St. Anthony's seniors, from left, Sarah Edmond, Taylor Goode, Jayla...

St. Anthony's seniors, from left, Sarah Edmond, Taylor Goode, Jayla Jones-Pack, Etalyia Vogt and Ally Murphy are 2015 Newsday Players to Watch on Monday, Dec. 14, 2015. Credit: James Escher

Luckily, the St. Anthony’s girls basketball coach has unlimited minutes on his cellphone plan.

“His bill probably would have been through the roof,” Friars forward Jayla Jones-Pack said. “The amount of phone calls he has received about all of us, that’s a lot of minutes.”

Lots of minutes. Lots of calls. Lots of Division I players.

St. Anthony’s has five seniors — Jones-Pack, Sarah Edmond, Taylor Goode, Ally Murphy, and Etalyia Vogt — who will play D-I college basketball. With five players simultaneously being recruited, coach Ken Parham’s phone was usually high in minutes used and low in battery life. College coaches just kept on calling.

“I did have unlimited minutes so that was a good thing,“ Parham said with a laugh. “But it was time-consuming. Lots of calls, emails, text messages.”

Lots of talent. Lots of options. Lots of wins?

That last one comes, temporarily, with a question mark. While having an abundance of talented players is a luxury, it doesn’t guarantee success when the goal is a state championship. St. Anthony’s learned that last season after being eliminated in the state CHSAA semifinals by Christ the King. But with continued development, improved chemistry, and a sense of urgency, the Friars’ seniors are determined to see their careers end with a championship.

“We were all a part of each other’s recruiting process, making one another better,” Murphy said. “Now we have to continue to do that by playing together.”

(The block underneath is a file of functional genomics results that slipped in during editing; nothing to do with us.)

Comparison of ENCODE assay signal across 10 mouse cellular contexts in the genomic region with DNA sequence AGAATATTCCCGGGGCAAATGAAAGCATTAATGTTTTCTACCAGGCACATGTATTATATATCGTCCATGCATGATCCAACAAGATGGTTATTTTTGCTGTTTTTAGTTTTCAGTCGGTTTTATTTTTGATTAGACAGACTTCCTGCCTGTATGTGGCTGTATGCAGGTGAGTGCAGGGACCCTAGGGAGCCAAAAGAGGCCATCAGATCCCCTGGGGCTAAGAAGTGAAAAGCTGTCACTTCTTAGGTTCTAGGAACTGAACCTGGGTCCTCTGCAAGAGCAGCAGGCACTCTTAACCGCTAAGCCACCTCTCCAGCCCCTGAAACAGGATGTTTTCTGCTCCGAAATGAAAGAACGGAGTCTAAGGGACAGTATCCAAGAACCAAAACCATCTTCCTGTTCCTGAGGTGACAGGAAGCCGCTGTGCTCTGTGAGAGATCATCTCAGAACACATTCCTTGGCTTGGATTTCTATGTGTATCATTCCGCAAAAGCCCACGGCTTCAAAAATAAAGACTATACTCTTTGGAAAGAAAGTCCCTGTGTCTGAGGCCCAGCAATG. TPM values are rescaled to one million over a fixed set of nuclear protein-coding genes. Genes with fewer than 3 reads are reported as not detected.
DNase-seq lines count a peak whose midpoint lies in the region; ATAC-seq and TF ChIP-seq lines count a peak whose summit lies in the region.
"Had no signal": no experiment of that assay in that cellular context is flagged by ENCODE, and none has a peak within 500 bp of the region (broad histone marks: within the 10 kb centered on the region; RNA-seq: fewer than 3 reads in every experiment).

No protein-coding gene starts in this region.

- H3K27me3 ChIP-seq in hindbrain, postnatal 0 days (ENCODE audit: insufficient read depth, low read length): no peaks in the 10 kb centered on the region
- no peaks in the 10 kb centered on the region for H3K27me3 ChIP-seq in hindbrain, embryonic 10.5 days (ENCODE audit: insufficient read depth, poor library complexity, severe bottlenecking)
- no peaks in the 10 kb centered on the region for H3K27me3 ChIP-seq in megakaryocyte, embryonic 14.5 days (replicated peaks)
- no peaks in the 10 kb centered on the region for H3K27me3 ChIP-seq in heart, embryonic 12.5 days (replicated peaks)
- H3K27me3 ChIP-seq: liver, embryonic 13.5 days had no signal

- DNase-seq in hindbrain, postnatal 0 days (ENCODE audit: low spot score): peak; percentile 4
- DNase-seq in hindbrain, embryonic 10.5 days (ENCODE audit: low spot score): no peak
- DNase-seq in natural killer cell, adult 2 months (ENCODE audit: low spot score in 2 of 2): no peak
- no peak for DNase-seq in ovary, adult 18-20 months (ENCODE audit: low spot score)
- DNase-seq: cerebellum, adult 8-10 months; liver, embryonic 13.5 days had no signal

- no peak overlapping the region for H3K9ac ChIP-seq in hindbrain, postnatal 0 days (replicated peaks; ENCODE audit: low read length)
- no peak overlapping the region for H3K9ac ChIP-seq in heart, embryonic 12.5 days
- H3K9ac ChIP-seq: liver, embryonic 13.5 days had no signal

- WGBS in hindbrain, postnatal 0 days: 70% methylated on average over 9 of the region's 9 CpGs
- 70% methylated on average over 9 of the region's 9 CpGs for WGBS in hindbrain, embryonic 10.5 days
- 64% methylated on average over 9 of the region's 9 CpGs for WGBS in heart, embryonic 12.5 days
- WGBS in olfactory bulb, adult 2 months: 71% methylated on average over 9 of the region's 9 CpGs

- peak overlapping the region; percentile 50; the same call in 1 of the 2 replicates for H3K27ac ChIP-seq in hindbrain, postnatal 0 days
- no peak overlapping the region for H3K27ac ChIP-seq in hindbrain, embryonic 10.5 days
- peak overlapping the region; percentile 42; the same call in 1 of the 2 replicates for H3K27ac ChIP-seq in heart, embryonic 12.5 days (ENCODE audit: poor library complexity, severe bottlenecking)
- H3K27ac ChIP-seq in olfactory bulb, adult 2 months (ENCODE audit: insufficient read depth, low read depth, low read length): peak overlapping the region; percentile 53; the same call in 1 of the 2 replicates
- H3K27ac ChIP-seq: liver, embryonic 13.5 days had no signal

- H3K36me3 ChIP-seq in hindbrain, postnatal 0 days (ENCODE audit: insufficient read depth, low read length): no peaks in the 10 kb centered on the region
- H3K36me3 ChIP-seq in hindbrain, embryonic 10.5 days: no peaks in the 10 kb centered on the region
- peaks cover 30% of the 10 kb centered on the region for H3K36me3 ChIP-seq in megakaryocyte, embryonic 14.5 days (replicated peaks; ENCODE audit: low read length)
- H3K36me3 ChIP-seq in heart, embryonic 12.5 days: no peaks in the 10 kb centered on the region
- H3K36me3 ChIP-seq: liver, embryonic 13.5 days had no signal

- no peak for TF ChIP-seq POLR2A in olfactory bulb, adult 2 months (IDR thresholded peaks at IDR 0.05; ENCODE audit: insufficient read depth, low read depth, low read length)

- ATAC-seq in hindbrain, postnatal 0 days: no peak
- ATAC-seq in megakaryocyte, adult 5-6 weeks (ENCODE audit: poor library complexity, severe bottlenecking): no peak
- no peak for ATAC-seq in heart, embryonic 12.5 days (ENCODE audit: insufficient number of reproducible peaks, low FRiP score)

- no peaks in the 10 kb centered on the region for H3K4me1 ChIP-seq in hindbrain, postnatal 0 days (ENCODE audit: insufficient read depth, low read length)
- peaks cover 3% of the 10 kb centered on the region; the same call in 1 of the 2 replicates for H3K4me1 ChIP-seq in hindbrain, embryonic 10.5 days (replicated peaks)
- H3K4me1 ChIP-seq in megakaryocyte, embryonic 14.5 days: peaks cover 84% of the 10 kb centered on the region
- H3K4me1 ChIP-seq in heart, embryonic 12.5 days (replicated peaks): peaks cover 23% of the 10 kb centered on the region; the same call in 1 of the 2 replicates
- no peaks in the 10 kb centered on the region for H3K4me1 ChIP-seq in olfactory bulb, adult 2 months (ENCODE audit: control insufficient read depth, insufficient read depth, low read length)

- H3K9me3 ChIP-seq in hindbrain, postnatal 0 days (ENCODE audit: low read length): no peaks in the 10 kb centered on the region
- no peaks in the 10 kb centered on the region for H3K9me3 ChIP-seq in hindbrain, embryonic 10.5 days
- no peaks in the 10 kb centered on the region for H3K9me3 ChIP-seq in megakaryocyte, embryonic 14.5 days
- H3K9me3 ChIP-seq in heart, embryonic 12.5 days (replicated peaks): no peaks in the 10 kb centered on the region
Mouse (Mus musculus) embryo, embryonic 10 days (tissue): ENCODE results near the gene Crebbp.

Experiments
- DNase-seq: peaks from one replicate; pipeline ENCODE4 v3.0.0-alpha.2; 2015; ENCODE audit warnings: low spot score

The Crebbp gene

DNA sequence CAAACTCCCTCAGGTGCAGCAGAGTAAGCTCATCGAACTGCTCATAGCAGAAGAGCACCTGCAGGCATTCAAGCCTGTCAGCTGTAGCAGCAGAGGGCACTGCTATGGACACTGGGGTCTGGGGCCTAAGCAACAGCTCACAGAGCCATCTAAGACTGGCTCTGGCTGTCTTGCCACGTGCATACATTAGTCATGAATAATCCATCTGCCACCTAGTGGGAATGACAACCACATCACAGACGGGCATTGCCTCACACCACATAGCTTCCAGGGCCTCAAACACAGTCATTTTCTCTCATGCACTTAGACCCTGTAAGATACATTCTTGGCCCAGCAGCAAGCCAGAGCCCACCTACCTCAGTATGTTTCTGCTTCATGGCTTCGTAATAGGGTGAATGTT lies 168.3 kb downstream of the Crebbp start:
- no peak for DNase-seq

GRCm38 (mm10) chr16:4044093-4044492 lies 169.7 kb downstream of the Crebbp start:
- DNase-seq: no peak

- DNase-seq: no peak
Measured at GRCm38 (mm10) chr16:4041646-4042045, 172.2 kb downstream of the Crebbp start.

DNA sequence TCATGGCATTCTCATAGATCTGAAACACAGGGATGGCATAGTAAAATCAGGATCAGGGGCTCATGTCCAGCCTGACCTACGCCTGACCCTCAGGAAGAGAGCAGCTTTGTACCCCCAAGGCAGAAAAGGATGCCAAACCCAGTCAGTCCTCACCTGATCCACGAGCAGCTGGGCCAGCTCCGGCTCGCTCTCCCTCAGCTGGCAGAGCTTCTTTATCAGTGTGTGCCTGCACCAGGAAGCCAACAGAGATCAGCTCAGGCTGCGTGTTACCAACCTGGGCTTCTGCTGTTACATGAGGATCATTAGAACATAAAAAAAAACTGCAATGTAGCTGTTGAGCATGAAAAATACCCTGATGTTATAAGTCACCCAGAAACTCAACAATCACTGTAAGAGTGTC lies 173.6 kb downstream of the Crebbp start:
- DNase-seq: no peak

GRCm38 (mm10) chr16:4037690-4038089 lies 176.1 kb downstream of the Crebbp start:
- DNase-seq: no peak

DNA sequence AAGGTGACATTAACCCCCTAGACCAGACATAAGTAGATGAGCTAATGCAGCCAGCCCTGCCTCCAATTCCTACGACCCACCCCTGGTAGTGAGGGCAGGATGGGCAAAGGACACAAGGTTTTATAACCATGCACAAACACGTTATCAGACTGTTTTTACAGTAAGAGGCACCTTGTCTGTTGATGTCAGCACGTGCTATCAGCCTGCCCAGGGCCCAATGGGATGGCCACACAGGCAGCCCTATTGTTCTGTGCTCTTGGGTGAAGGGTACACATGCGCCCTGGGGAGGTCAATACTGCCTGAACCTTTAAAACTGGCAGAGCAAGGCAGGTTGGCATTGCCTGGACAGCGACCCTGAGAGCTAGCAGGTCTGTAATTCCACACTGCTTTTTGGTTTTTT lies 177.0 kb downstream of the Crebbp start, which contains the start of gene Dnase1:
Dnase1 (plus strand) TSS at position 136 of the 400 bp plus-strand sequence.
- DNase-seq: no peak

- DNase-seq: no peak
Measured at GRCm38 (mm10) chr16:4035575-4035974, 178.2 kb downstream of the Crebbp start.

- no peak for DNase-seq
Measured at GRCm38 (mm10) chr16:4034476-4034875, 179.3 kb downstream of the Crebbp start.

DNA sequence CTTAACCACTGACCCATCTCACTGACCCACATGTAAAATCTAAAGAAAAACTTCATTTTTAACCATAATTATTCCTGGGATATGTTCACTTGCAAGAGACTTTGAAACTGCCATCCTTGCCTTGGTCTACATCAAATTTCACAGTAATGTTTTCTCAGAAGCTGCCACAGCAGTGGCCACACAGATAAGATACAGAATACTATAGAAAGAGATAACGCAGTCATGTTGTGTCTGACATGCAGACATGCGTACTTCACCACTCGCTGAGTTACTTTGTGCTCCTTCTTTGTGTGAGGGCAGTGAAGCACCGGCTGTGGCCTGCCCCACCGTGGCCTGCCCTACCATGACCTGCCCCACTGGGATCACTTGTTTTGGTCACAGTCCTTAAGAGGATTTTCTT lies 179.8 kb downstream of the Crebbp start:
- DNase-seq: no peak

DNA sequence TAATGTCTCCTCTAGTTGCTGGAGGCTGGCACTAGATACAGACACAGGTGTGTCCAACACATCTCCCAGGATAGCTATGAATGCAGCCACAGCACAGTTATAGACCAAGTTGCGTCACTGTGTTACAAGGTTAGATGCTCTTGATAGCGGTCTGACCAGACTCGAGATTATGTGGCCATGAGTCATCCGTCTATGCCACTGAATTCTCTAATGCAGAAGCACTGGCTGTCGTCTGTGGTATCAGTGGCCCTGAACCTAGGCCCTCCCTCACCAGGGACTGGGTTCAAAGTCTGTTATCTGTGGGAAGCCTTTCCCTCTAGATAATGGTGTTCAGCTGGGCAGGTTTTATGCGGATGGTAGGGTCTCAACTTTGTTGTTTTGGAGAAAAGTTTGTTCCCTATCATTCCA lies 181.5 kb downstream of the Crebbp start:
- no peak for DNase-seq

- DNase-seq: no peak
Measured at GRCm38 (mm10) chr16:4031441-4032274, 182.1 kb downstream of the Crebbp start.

Together. That word is heard frequently when talking to members of the Friars. They’re embracing an up-tempo style of play that stresses ball movement in hopes of wearing opposing teams down. By playing together.

“That’s the whole key, to get the players to buy into sacrificing some of themselves for the betterment of the team,” Parham said. “If we can do that, we can have some good success. If we don’t, the ‘I’ monster kills the whole project.”

The project, of course, is having so many D-I caliber players on the court with only one basketball. One of the catalysts in getting everyone involved will be Vogt, who’s bound for Towson University. With her elusiveness off the dribble, Vogt can create for herself or others.

“It’s just a matter of playing together, being unselfish, and doing what we have to do to win,” Vogt said.

Vogt is one of three point guards from the Friars’ Fab Five of D-I seniors. Goode, headed to Central Connecticut State, and Murphy, bound for Sacred Heart Academy, are playmaking point guards who must occasionally play off the ball. When doing so, they make their impact by spreading the floor with their ability to shoot from the perimeter.

“It’s easy in a way because everyone knows their responsibilities,” Goode says. “Our basketball IQ is very high as a team considering we are all D-I players. We manage to move the ball well and play together as team.”

Edmond, headed to Howard University, makes that a little easier by bringing a different skill set. An shooting guard who can also slash, she brings athleticism and aggressiveness.

“When we play together and play smart,” Edmond said, “we can be hard to defend.”

Hardest of all to defend could be Jones-Pack, a 6-4 shot-blocking forward headed to the University of Central Florida. Her outside shot forces defenders to stay close, yet her quick first-step helps her blow past opposing bigs. And when she draws double teams, she has plenty of options on the kick out.

“You have confidence in your teammates because you know they are so good,” Jones-Pack said. “Having other Division I prospects on your team gives us more confidence to win a state title, and possibly a Federation title. If we play hard and play together, we can beat everyone.”

As they do so, the phone calls will continue. Not for the seniors. But for players like junior Jasmine White, a 6-2 face-up post player. And junior Maia Moffitt, arguably the team’s best all-around player. And sophomore Lauren Hackett, a pass-first point guard.

All of whom are D-I prospects.

“Sometimes, as a coach, you’re limited because you don’t have the personnel,” Parham said. “I have the personnel to kind of do whatever I want on the basketball court. They all have different strengths. And they are all capable of having an explosive game at any time.”

Which is why his phone never stops ringing.


Unlimited Digital AccessOnly 25¢for 5 months